7. M. A. de Quatrefages, in his u Hommos Possiles efc Hommes Sauvages." page 136, in speaking of the human and other remains found in southern Franco of the quaternary period, refers to the jade, or greenstone, found amongst the implements, as follows: "Mais toutes les haches recueillies dans la vallée du Petit Morin n'étaient pas en silex, Vings ont été fabriquées avec des roches étrangéres à la contrée, et parmi elles il en est en jadite, en chloroménalite. Or, la premiére de ces matiéres semble n'exister qu'en Chine, et peut-être en Amérique, et notre éminent minéralogiste, M. Dumour, n'a pu encore découvrir la patrie da la seconde."

9. Julian Thomas ("Cannibals and Convicts," page 284) says, ivhen in Tanna, of the New Hebrides, "I found specimens of a rock which I took to be the same as the New Zealand greenstone. The natives made charms of it, as in Maoriland."

10. Basil H. Thompson, in his account of explorations in the Louisiade Archipelago, given in Proceedings Royal Geographical Society, page 61 1889, p. 540, says, "We could not ascertain the actual spot whence the 'greenstone' from which the atone adaes were made is brought; but, as the natives of Gcodenough Island pointed westward, it ia probably to be found in Huon Gulf. In New Zealand the greenstone is generally found associated with gold."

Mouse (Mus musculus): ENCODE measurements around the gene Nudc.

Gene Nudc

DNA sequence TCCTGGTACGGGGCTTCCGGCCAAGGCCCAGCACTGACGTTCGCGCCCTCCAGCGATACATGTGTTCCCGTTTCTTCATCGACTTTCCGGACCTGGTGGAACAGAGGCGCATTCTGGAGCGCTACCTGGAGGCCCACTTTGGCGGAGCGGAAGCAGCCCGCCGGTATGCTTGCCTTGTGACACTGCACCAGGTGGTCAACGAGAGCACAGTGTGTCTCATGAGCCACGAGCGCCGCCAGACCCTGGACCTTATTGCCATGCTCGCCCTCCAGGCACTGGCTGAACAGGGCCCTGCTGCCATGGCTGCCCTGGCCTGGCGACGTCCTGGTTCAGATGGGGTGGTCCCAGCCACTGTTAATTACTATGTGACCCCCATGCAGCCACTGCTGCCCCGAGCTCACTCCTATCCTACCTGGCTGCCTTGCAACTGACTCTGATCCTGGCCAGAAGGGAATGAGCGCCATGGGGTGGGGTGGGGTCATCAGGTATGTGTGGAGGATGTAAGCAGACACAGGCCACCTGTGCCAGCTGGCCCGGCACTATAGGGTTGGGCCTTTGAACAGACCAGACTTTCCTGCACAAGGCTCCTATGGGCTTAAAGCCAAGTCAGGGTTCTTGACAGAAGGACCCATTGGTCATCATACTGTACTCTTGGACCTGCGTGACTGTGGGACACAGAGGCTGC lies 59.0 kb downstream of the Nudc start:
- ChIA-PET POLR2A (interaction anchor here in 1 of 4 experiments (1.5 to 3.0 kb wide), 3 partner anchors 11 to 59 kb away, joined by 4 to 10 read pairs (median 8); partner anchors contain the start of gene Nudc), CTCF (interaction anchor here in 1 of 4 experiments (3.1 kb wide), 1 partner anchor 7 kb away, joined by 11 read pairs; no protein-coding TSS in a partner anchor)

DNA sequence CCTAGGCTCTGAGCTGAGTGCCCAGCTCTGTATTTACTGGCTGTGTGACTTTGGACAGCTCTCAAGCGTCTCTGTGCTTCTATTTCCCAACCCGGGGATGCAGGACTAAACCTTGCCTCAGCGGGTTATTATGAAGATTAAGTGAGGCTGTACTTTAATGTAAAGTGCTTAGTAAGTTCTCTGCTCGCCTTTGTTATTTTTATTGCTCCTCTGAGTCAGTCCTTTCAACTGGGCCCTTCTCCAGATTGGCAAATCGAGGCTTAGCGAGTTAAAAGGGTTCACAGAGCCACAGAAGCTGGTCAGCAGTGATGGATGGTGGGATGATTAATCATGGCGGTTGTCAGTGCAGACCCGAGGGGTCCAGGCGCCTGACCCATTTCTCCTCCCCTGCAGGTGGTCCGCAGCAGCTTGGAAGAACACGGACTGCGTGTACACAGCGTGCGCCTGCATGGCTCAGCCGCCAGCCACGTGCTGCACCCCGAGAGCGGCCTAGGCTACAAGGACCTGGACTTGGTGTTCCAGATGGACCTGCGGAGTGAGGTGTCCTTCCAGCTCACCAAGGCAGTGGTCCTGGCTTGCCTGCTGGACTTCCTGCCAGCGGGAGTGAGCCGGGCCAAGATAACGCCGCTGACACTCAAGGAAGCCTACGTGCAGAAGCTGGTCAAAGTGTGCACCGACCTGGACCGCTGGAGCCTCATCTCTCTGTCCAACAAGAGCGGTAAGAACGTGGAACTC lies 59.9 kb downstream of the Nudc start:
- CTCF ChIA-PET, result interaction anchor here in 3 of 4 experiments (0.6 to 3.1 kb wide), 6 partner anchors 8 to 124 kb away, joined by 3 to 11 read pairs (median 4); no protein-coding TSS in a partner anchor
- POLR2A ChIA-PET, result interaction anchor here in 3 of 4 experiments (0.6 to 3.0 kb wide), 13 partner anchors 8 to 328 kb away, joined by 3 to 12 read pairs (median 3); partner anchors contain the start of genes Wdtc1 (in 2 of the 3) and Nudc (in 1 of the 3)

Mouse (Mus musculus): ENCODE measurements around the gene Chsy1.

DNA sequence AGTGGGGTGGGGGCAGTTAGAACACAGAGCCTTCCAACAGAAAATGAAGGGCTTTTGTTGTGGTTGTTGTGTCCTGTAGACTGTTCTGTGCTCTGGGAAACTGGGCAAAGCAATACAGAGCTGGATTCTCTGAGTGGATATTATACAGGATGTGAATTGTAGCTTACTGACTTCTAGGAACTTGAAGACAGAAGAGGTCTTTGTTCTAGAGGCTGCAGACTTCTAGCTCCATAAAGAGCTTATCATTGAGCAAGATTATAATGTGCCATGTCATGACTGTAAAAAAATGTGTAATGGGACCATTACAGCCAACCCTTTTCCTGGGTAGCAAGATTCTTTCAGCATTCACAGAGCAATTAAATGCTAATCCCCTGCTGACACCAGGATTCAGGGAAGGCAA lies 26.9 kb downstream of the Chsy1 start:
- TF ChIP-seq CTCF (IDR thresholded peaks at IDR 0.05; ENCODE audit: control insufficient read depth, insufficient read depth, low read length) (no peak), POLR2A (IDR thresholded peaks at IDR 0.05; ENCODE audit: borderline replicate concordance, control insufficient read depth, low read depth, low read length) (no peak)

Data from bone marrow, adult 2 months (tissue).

I have read most of the books relating to Polynesia, both in French and English, but so far have failed to find any reference to greenstone; and tins is peculiar in face of Dr. Lesson's statement given in Note 4. I mean, I have failed to find any reference besides those given above. At the same time I feel little doubt that the pounamu has played an important part in inducing the early voyagers to direct their paddles towards New Zealand.

I remain, &c.,

S. Percy Smith.

The following is abbreviated from "Océanie. Par Jules Gamier. Paris, 1871":—